1852 GOLD "RING" DOLLAR - JUDD
Rarity: 2 known
Variety Equivalents: Pollock
164, Adams-Woodin 152, Davis 75, Taxay EP-156
Diameter: 16 millimeters (according to Akers)
Silver - 90%
Copper - 10%
Weight: 33 grains
Edge: Akers says "Reeded";
Pollock and Judd say "Plain"
In 1852, the Mint experimented with increasing the size of the Gold
Dollar without increasing the amount of gold in each coin. Two
methods were considered - adding more metal (copper or silver) to the
alloy or increasing the diameter of the coin and perforating the
center. The first method was never tried because it was known that
adding silver would turn the alloy white and adding copper would turn the
alloy red. Thus, the second method was tried, first by perforating
previously struck coins, then by creating new dies specifically designed
to produce perforated or "annulated" coins. Judd 137 may
have been one of the earliest types produced, as one of the two known
examples is claimed to have been struck over an 1846 Quarter Eagle.
On the other hand, we know that the other of the two known Judd 137s was
struck in 1859 or later, as the underlying coin is an 1859 Quarter
Eagle. Either one is an "original" and the other a
restrike, or both are fantasies produced after the date they bear.
Were the Judd 137s
perforated before or after the coins were overstruck?
When was the undertype first
attributed as an 1846 Quarter Eagle?
Images copyright 2000
Coin provided by Alhambra
1. PCGS Proof-65 (illustrated
above). F.C.C. Boyd - Dr. J. Hewitt Judd - Abe Kosoff, 1962,
"Illustrated History", Lot 164 (pictured) - Dr. John E. Wilkison -
Paramount International Coin Corporation. Plated in Akers, where he notes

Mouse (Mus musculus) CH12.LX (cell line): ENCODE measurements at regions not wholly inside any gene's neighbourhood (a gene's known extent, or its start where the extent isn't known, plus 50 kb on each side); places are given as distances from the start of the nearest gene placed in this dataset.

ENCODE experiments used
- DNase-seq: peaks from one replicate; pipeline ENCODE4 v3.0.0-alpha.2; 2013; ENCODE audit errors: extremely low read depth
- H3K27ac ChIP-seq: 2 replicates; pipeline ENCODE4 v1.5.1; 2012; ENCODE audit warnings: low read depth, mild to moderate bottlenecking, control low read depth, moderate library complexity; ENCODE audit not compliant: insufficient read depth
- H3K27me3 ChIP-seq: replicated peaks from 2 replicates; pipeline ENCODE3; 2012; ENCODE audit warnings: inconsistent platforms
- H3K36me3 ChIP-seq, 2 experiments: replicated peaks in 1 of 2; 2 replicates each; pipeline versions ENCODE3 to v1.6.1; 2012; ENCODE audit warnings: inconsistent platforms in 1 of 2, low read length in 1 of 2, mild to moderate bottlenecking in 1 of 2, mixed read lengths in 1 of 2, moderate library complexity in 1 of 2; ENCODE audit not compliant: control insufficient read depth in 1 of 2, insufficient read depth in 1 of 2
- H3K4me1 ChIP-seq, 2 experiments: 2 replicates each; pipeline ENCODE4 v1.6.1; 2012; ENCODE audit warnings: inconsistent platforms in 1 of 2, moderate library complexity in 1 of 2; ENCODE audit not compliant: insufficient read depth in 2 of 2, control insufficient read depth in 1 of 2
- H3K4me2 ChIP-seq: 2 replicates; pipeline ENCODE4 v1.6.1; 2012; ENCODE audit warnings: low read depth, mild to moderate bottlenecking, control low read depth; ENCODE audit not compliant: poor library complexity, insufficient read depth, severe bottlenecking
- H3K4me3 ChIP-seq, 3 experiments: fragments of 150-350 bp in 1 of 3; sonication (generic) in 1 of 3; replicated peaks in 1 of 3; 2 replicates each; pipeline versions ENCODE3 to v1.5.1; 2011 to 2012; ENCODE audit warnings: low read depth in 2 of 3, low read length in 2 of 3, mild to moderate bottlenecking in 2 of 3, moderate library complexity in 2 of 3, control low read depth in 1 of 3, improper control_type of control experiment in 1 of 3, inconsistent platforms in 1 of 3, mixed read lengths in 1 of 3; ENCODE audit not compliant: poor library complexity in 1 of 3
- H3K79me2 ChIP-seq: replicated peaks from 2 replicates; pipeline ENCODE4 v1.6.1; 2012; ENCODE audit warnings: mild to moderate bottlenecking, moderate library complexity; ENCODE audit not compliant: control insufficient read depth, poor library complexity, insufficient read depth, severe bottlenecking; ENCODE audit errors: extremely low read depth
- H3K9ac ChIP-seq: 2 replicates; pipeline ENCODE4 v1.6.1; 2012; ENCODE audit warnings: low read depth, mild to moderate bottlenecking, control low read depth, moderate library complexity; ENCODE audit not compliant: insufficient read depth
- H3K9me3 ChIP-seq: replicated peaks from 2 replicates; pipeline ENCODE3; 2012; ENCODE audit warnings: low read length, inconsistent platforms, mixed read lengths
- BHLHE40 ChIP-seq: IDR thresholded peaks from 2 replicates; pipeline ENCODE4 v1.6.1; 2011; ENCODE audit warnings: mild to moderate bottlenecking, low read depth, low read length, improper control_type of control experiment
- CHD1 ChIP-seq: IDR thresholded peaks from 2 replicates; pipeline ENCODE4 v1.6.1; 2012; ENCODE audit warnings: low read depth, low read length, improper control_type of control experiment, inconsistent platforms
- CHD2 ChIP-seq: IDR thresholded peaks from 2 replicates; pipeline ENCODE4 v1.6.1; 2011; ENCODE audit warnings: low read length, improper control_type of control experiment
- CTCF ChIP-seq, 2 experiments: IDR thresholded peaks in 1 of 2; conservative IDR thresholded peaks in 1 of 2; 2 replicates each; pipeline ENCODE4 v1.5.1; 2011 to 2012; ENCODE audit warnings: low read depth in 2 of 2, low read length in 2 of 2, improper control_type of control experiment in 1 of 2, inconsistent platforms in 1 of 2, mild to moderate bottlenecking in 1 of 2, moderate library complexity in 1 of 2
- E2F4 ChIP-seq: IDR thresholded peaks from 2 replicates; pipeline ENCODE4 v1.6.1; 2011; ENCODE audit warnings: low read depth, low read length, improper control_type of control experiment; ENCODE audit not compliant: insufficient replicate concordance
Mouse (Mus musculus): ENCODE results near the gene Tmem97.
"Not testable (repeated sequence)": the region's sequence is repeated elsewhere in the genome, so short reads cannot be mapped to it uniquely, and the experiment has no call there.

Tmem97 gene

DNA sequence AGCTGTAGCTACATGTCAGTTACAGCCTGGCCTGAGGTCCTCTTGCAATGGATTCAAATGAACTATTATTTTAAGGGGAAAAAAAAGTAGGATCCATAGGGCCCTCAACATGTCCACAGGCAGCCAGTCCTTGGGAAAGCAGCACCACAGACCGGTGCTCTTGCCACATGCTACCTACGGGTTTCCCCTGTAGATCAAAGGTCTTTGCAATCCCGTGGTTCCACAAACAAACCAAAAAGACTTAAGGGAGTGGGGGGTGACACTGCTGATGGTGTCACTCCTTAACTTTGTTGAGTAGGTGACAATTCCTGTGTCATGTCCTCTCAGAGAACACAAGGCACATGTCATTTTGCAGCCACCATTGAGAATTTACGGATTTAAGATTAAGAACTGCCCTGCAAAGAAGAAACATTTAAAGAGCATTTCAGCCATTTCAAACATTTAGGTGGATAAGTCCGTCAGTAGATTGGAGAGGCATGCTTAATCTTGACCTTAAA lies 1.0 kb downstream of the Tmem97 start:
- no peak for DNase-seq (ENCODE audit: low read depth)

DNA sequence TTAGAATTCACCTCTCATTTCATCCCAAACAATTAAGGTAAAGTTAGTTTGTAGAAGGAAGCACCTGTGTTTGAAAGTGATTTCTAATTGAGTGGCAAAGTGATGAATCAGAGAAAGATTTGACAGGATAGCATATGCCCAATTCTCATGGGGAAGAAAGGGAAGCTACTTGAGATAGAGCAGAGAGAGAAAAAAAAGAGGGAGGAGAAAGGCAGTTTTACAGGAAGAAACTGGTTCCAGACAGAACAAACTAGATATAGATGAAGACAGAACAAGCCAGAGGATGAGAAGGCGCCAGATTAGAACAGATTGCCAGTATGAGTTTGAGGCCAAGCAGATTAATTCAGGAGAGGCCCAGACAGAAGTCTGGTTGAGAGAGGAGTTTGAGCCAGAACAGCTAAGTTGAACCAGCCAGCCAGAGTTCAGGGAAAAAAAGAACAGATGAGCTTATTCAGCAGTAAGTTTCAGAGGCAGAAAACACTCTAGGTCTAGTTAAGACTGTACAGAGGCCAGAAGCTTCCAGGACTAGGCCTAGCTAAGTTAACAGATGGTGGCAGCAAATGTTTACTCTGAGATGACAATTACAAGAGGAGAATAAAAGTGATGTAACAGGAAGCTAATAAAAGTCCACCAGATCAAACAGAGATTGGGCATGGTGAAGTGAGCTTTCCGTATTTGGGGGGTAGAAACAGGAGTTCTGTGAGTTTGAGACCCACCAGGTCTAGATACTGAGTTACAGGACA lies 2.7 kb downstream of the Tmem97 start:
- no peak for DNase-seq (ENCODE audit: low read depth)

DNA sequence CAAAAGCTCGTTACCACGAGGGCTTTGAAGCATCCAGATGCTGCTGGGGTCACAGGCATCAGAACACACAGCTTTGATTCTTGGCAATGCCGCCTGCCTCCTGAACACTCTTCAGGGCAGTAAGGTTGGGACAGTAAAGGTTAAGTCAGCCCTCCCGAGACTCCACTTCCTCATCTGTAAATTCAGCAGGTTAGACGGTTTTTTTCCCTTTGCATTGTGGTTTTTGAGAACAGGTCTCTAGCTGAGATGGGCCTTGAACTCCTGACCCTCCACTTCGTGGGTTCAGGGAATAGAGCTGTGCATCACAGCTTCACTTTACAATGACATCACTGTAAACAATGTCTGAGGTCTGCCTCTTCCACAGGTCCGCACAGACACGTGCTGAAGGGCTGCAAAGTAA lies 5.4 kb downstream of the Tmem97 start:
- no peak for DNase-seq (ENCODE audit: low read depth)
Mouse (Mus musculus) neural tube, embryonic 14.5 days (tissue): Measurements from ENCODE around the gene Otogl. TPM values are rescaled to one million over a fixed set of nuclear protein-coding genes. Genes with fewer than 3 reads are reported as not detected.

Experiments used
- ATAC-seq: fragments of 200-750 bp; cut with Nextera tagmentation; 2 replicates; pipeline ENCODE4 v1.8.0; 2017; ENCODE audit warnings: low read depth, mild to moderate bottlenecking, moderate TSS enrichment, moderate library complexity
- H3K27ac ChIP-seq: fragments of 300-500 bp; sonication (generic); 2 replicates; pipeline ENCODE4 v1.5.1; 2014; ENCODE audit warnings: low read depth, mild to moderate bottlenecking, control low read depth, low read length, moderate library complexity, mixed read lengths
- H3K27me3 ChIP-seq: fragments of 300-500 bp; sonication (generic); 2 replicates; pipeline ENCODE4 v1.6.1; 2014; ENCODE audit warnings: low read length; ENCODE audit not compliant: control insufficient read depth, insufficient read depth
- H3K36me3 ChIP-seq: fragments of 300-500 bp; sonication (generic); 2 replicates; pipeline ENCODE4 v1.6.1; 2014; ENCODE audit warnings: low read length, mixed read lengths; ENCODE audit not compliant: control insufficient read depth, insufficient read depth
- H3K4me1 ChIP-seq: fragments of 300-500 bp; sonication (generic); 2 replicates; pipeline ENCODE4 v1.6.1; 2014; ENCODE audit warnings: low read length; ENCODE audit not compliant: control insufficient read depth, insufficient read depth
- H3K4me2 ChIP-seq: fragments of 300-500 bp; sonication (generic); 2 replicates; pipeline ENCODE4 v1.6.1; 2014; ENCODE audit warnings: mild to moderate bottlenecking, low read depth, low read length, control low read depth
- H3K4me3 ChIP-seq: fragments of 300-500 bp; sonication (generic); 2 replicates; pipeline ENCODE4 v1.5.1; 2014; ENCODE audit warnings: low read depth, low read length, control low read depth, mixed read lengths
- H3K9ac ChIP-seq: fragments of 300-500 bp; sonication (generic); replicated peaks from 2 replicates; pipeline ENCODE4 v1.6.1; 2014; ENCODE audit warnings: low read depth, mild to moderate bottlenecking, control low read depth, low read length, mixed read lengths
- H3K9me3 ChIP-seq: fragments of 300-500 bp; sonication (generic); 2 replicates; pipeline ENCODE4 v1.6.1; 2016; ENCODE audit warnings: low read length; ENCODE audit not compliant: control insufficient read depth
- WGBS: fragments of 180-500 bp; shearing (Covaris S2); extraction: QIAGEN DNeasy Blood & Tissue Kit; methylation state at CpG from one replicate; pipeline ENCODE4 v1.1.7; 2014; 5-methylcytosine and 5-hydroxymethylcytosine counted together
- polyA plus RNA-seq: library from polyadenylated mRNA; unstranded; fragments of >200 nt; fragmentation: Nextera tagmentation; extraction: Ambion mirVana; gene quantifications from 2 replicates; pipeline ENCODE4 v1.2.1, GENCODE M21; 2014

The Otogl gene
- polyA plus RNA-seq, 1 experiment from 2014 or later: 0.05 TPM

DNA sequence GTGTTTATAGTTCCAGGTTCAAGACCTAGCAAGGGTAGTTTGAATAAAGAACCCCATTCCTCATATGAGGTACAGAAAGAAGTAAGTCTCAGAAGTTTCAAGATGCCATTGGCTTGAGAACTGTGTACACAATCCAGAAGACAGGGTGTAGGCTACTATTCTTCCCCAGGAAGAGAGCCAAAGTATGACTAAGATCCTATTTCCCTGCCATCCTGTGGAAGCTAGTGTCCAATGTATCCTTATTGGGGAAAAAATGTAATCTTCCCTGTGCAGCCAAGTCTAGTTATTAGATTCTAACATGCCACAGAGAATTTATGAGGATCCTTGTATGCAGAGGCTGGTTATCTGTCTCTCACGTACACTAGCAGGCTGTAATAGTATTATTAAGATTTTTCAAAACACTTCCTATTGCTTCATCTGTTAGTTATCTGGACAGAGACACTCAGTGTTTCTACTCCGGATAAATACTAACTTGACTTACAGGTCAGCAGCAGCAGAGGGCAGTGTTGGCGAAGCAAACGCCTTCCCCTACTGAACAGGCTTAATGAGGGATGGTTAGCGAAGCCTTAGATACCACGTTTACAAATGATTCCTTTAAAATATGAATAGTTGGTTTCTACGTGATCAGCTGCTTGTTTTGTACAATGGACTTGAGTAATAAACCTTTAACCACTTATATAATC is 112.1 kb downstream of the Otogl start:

that this coin was struck over an 1846 Quarter Eagle. In error, Pollock
lists this example as being struck over an 1859 Quarter Eagle, apparently
mixing up the two known specimens. Ron Guth examined this piece at the May
2000 Central States Numismatic Society’s annual convention and was unable
to confirm the 1846 date. Although other evidence of the Liberty Head
Quarter Eagle undertype remain visible, the position of the date coincides
with one of the laurel leaves on the reverse of the pattern, effectively
obliterating the date. The image below clearly shows some of the
details of the underlying Quarter Eagle.
2. Uncirculated. Chapman’s
May 1906 sale of the H.P. Smith collection - Sotheby’s 1954 sale of King
Farouk’s "Palace Collection", part of Lot 334 (which also
contained a Judd-145 and a blank planchet for Judd-135) - Robert
Schermerhorn - James Kelly’s 1956 ANA Sale - Dr. James O. Sloss - sold in
1974 to Abe Kosoff - New England Rare Coin Auctions’ July 1979 ANA Sale,
Lot 1298, where it was pictured and described as "Uncirculated".
Chapman described the coin as being struck over an 1839 Quarter Eagle, an
attribution that was finally corrected by David Akers, who examined the
piece and discovered the date of the undertype to be 1859! Pollock
incorrectly lists this example as being struck over an 1846 Quarter Eagle
(see note above).
Sources and recommended
"United States Pattern, Experimental and Trial Pieces" by J.
Hewitt Judd, M.D.
"United States Patterns
and Related Issues" by Andrew Pollock